The Designated Supervisor shall assure that workers are protected from hazards that may arise during excavation work.

A. Stairs, ladders or ramps shall be provided when workers enter excavations over four feet deep. Two or more means of exit shall be provided if the excavation is more than twenty feet in length. A means of exit shall be provided every twenty-five feet of trench length.

B. No one shall work under loads handled by lifting or digging equipment.

C. A warning system shall be used when mobile equipment is operated next to the edge of an excavation if the operator does not have a clear and direct view of the edge of the excavation.

D. Materials and equipment should be kept at least two feet from the edge of the excavation with the proper protective system in place.

5.2. Hazardous Atmospheres and Confined Spaces

Workers shall not be permitted to work in hazardous and/or toxic atmospheres. Such atmospheres include those with the following:

A. Atmospheric oxygen concentration below 19.5% or above 23.5%.

B. A combustible gas concentration greater than 10% of the lower flammable limit.

C. Concentrations of hazardous substances that exceed those specified in the Threshold Limit Values (TLVs) for airborne contaminants established by the American Conference of Industrial Hygienists (ACGIH).

If there is any possibility that the trench or excavation could contain a hazardous atmosphere, the Designated Supervisor shall consider the space as a “Permit Required Confined Space”, and follow the requirement of Sanford Laboratory’s Confined Space Policy.

5.3. Personal Protective Equipment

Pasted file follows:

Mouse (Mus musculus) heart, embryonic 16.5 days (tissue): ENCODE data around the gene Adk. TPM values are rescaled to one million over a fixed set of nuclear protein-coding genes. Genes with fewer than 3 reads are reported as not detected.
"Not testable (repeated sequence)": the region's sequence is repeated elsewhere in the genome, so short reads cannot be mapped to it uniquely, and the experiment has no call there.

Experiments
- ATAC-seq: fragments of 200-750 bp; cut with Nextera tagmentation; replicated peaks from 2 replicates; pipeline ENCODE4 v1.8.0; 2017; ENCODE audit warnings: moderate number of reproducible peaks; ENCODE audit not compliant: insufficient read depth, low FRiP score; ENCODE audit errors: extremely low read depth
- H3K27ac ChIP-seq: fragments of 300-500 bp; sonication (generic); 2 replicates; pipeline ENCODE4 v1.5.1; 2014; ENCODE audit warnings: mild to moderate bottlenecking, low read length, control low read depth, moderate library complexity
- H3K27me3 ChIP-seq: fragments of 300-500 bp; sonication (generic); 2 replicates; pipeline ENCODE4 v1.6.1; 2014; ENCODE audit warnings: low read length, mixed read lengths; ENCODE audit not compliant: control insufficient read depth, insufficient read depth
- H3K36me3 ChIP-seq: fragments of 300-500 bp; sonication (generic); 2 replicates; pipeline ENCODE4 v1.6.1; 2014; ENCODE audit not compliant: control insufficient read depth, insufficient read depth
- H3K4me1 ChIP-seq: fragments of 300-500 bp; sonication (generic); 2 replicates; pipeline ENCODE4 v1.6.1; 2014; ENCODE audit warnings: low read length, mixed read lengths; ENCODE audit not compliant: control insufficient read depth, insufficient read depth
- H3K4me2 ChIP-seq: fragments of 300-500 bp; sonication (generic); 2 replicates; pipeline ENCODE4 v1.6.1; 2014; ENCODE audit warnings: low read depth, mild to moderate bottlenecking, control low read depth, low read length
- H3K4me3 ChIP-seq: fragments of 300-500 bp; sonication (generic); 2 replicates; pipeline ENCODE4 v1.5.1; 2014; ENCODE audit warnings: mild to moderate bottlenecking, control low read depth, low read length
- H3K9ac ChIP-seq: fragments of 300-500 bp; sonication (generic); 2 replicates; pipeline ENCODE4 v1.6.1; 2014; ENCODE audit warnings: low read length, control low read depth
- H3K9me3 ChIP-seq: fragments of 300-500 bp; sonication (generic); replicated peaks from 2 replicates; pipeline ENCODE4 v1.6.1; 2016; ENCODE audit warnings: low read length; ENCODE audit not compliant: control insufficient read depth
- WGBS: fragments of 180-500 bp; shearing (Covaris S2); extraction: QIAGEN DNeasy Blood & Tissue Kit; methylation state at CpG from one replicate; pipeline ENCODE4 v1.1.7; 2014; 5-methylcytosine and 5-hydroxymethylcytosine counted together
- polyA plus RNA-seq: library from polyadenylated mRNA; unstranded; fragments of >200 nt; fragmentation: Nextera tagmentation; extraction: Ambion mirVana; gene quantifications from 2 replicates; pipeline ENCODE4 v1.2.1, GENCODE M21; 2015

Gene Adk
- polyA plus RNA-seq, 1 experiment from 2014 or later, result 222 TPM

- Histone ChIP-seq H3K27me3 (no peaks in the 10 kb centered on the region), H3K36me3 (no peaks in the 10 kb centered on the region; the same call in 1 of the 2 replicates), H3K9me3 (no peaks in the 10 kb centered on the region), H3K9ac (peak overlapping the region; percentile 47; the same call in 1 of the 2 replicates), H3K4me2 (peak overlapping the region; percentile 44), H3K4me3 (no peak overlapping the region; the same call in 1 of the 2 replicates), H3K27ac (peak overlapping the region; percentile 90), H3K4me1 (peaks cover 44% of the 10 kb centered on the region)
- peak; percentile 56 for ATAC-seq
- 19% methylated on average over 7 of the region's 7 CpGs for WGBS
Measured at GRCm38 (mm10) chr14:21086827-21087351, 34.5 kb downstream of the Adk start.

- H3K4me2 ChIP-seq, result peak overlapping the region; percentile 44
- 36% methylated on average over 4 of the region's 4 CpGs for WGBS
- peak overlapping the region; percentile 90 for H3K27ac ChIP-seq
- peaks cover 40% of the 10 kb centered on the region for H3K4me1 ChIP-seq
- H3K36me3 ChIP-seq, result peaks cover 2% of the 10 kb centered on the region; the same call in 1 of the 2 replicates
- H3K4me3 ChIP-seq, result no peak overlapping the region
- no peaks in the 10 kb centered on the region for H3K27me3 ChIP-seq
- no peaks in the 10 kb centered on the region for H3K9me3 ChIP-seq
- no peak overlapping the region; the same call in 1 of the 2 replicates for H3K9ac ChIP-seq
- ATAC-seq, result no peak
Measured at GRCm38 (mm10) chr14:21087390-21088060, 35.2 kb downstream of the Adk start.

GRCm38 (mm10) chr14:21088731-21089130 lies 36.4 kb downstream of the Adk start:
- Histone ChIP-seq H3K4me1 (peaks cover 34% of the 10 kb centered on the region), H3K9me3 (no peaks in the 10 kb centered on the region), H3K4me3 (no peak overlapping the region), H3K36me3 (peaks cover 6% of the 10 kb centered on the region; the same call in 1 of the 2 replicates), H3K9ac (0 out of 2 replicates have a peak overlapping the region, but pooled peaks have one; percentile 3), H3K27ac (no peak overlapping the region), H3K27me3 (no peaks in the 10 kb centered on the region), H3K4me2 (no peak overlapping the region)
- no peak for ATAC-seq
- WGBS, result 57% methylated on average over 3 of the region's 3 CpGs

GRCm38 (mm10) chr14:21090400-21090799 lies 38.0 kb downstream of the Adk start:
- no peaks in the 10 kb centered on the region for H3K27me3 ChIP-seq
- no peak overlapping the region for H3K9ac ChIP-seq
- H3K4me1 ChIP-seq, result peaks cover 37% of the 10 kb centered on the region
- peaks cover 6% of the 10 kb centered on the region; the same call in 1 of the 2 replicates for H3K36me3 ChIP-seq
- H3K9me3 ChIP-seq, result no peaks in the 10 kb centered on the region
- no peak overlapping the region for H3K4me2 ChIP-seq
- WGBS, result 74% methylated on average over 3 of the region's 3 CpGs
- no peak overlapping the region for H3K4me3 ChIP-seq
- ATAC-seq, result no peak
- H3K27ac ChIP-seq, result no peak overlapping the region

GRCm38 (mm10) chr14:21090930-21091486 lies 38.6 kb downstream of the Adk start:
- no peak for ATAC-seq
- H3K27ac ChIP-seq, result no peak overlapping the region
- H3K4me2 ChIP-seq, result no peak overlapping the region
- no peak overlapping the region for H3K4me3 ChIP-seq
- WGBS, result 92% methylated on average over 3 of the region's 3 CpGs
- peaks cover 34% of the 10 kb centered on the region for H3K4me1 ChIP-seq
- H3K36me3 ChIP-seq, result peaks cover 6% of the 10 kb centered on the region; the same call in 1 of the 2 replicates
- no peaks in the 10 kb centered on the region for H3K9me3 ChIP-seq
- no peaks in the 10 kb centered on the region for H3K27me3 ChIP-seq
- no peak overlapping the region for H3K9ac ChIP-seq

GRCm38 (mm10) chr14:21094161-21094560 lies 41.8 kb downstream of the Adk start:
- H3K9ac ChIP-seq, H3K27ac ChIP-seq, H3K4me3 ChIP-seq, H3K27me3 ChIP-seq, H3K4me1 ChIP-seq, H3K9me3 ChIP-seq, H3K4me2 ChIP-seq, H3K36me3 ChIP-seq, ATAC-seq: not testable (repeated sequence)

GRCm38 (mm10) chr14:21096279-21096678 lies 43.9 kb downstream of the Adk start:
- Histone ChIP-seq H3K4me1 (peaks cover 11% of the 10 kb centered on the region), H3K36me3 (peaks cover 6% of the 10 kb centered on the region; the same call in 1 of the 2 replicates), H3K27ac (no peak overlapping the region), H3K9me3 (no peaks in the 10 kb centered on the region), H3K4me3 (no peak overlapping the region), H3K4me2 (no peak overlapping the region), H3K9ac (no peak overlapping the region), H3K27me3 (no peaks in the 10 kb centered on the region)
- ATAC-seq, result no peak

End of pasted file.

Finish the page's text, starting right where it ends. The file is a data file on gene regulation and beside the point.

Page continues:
The Designated Supervisor shall ensure that all workers wear all required safety equipment, as detailed in The Laboratory policy on PPE. Additionally those workers entering excavations over four feet in depth or confined excavations shall wear a harness with a lifeline attached to it. The lifeline shall be separate from any line used to handle material. The lifeline shall be attended by a person at all times that the worker is in the excavation.

5.4. Walkways and Guardrails

Walkways shall be provided where workers or equipment are allowed to cross over excavations. Guardrails shall be provided on walkways used by the general public regardless of the height above the excavation. Guardrails shall be provided on walkways used only by workers if the walkway is four feet or more above the lower level. If workers pass below a walkway, then guardrails and toeboards shall be provided.

5.5. Hazards Associated with Water Accumulation

No one shall work in excavations with standing water or where water is collecting unless prior approval or instruction is given by the Designated Supervisor. Methods for controlling water accumulation must be provided and should consist of the following if anyone must work in the excavation:

A. Use of special support or shield systems approved by a Registered Engineer

B. Water removal equipment, such as well pointing, used and monitored by the Designated Supervisor

C. Use of safety harnesses and lifelines

D. Trenches shall be inspected by the Designated Supervisor after each rain and before anyone is permitted to re-enter the excavation.

5.6. Protection of Workers from Falling Objects